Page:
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High-altitude training camp
By:  Edward McCarthy   (2008/03/03)

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Those of you who religiously read the articles Tom writes while pretending that he works at a real job will have gathered that some of our weekend training time has been overtaken by backcountry time. Really, though, I'm not sure that's such a bad thing - we've exchanged 3-hour distance workouts with light racing gear for 7-hour days with heavy telemark gear and packs. Trust me, it's not that hard to get - and stay - in zone 1 on skins. With nothing but the myriad training benefits in mind, I thought it would be a good idea to have a mid-winter training camp on this heavy gear; preferably, it should be at high altitude, to maximize the training benefits.

One of the joys of being a student is "Reading" Week. It turns out that this year UBC, U of Calgary, and Carleton shared a Reading Week. This meant that both former XC Ottawa and Carleton racer Gavin Hamilton and our old Carleton teammate Chris Mamen, with his wonderful wife's blessing, were able to come along and make sure that no one was slacking on their training programs. After careful consideration of the pros and cons of various venues for our training camp - principally student budgets and likelihood of death by avalanche - we settled on a trip in to stay for four nights and five days, February 16-20, at the Naiset Huts run by, and right beside, Mt Assiniboine lodge near Canmore. These are budget huts with a well-appointed cookshelter; there is very little to distract from disciplined training. In addition, there would be a 28km ski both in and out to be done with our full packs (and telemark gear). Despite my guilt at leaving Tom with no one to buy groceries for a week, training had to come first.

After the usual comedy of errors that seems to follow Gavin, Chris, and myself around, we met at the trailhead at Mt Shark and set off with most of the necessary equipment; we did our best, but couldn't dissuade Gavin from trying out a novel technique he'd heard of involving using only one and a half poles. Though it is common practice to grip wax telemark skis for long flat traverses, such as the one we were doing, we spurned this in favour of the improved resistance training and hip flexor strengthening gotten by using skins for the full distance. It's kind of like the theory behind slow classic rollerskis. Despite our single-minded focus on training, the beautiful valley views of the Rockies occasionally caught our attention, and made our 7.5 hour trek up to our camp altitude of around 2200 metres virtually fly by.


Skinning in. Note Gavin's special right pole.


Mt Assiniboine pass - 2180 metres. If it's altitude, it's training, right?

We woke up to bluebird skies and balmy temperatures. After a nutritious breakfast, as always, we were off for more long zone 1 training (it's a mid-season racing gap, we need to build blood volume, right?) The snow was perfect, about a foot of ungroomed (so inconsiderate) powder over a kind of crust layer. We spent the day exploring the valley, acclimatizing ourselves to the altitude, and making fun of Chris' early 90's MEC powder suit. Every once in a while, of course, we practiced some tele turns, but we had to go down the hills in order to come back up them, right?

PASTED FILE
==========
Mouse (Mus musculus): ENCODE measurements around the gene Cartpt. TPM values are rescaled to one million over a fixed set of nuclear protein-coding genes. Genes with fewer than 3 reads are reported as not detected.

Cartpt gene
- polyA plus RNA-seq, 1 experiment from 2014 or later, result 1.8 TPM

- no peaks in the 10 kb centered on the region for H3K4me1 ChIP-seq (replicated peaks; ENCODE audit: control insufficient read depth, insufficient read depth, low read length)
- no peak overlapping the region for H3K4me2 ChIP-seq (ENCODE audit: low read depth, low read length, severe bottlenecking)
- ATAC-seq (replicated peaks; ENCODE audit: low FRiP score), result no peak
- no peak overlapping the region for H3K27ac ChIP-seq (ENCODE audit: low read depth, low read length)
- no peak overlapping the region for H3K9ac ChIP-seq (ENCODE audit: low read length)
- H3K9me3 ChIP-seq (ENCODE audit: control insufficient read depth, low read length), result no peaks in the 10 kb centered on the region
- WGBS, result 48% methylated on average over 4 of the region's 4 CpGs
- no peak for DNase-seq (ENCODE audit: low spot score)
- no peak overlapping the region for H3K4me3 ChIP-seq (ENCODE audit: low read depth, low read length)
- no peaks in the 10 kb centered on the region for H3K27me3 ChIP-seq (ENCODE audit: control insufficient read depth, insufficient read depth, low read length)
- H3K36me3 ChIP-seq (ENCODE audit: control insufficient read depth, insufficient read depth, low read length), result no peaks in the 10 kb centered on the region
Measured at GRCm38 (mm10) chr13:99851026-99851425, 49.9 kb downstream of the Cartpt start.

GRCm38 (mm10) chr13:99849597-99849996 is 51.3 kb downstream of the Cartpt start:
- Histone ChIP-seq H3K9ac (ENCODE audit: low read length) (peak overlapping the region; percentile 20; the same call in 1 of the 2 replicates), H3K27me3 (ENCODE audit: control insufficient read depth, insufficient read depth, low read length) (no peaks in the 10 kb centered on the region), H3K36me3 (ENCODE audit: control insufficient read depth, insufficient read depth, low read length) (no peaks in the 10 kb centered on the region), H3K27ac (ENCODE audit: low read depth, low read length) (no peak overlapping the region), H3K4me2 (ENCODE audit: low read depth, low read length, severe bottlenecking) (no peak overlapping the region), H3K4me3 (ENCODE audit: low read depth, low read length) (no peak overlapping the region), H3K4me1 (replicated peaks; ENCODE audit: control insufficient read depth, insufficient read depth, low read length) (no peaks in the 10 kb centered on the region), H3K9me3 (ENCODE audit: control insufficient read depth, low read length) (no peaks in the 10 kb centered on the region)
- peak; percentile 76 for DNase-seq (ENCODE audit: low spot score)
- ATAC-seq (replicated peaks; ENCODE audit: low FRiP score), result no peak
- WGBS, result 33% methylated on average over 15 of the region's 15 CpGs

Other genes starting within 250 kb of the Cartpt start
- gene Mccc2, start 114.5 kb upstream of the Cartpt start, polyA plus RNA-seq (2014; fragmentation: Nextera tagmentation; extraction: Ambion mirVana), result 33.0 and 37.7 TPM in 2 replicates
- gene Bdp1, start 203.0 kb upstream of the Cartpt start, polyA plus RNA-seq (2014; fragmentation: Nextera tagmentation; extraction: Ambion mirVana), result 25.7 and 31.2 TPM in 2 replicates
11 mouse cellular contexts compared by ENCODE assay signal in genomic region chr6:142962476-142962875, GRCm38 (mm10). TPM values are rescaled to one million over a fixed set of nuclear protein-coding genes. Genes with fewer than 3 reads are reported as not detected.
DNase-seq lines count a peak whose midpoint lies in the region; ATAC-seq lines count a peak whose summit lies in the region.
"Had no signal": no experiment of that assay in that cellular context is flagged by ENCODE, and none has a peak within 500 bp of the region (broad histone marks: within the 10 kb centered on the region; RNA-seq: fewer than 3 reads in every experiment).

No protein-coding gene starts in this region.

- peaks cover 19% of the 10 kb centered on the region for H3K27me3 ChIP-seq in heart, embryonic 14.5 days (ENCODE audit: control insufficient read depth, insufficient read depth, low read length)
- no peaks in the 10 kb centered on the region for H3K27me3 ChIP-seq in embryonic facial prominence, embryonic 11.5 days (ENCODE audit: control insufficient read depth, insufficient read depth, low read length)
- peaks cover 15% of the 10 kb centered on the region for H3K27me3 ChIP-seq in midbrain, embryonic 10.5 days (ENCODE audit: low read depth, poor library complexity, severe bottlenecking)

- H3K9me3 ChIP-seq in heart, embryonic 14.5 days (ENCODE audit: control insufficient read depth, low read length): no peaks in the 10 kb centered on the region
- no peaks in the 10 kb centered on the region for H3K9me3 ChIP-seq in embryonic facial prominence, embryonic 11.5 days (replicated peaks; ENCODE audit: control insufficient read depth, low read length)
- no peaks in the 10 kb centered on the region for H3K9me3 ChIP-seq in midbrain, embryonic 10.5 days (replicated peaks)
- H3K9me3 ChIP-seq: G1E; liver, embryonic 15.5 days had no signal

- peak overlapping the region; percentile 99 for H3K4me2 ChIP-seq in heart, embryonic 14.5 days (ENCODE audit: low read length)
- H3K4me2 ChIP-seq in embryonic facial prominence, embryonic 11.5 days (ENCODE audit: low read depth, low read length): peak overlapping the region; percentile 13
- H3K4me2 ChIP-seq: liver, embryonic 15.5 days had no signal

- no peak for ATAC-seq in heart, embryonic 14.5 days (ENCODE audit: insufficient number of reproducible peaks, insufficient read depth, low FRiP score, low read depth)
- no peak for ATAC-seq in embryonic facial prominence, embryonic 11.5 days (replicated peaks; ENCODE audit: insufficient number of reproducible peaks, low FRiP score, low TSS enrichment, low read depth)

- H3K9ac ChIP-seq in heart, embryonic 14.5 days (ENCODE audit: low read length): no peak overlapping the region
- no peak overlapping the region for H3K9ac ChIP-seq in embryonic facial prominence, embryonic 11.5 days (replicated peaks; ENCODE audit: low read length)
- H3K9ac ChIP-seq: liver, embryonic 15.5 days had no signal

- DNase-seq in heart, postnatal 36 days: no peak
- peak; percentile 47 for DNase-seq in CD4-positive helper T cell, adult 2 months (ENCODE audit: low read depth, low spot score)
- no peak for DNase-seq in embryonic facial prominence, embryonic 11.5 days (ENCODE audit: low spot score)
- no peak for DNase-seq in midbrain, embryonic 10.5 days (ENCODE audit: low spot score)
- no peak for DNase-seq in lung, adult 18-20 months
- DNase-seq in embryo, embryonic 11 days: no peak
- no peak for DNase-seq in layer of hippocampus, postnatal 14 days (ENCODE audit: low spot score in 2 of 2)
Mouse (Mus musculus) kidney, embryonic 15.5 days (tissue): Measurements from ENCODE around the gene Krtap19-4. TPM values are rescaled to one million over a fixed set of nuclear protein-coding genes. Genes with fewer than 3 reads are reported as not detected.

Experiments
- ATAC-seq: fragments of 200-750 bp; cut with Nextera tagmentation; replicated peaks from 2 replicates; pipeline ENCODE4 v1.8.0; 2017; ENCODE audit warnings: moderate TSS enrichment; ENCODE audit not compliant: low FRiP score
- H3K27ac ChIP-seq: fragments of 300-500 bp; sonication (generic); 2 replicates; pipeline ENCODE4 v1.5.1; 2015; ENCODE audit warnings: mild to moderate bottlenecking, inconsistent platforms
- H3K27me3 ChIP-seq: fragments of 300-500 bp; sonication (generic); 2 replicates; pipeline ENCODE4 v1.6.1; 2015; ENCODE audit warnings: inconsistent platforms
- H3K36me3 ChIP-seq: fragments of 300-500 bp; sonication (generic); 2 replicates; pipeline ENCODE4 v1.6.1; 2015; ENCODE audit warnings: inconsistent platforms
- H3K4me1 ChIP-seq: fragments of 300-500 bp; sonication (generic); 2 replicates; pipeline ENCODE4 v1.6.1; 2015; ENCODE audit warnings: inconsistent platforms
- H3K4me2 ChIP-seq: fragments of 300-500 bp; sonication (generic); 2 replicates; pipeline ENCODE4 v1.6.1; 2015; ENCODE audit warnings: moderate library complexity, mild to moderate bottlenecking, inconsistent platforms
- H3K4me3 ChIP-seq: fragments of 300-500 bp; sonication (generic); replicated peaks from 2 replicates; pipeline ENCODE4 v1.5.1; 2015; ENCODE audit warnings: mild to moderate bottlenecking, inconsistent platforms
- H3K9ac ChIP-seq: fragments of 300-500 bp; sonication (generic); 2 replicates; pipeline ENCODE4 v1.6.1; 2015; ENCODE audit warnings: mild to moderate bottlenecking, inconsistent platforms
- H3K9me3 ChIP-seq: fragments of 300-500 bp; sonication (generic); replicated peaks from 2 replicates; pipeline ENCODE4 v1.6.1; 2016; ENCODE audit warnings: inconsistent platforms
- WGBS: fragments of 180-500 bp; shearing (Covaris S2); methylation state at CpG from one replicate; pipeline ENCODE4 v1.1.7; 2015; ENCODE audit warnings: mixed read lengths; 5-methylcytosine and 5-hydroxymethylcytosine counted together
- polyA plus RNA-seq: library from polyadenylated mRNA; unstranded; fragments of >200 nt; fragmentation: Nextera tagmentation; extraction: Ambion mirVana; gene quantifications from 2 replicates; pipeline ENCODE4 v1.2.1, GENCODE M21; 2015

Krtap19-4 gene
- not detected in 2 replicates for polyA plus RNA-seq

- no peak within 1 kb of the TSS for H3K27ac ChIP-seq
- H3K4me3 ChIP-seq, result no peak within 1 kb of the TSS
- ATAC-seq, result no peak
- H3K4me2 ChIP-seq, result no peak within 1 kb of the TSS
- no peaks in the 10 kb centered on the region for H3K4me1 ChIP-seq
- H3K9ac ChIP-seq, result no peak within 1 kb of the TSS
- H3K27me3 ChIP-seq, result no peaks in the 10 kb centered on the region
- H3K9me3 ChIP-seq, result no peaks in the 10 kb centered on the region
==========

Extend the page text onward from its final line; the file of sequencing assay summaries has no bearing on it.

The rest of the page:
Mt Assiniboine in the morning. We were told this is a rare sight.


Chris, powder, and the powder suit.

The third day, another filled with perfect weather, the training started in earnest. We'd heard of a promising hill for repeats up the valley, and took the trek across an open alpine meadow to get there. We did a few laps up through beautiful open trees up to just above the treeline - we didn't want to extend our uphills any higher due to avalanche danger - and surprise, our training plans allowed for some turns on the way down, too! Our afternoon took us on a tour around that ridge, crossing the Continental Divide from BC back to Alberta, and then back again on the way home.


Long distance classic training.


Passable snow conditions.

The fourth day, only slightly more beautiful than the two before, our training camp was joined by two kindred spirits, former Edmonton Nordic racer Gerry Heacock and biathlete Dan Robb. Turns out these guys had an even bigger thirst for big hills than we did! The addition of some more eyes allowed us to do some serious technique work, something necessary for any training camp. There was a special emphasis on descending technique this day, as well as an earnest discussion of the proper lines to take on downhills; tactics such as these are of paramount racing importance. Gavin finished the day with the traditional breakage of equipment, and the fine folks at Mt Assiniboine lodge were kind enough to lend him a ski to go with his loaner poles (oddly, he gave up his one-and-a-half pole technique after the first day) for the way out.


Lunch stop.


Gavin and Dan working on technique.


Me picking proper downhill lines.

To make sure we didn't overtrain, we decided to do the trek out with wax instead of skins. This doubled as good training for the final 20km of the upcoming Nationals 50km classic, when we will have worn off all our wax screaming around the corners at Callaghan Valley. Packs and flexy poles add a whole new dimension to double-poling. Finally, to our friends' and loved ones' collective chagrin, we made it out alive and generally unharmed, about 35 hours of training richer. Many thanks to the Assiniboine guides and Linnaea Kershaw, staff extraordinaire and Ontario skier, for the tips and the company.


Still alive and speaking to one another.

Photo credits: Gavin Hamilton, Chris Mamen, Gerry Heacock
 
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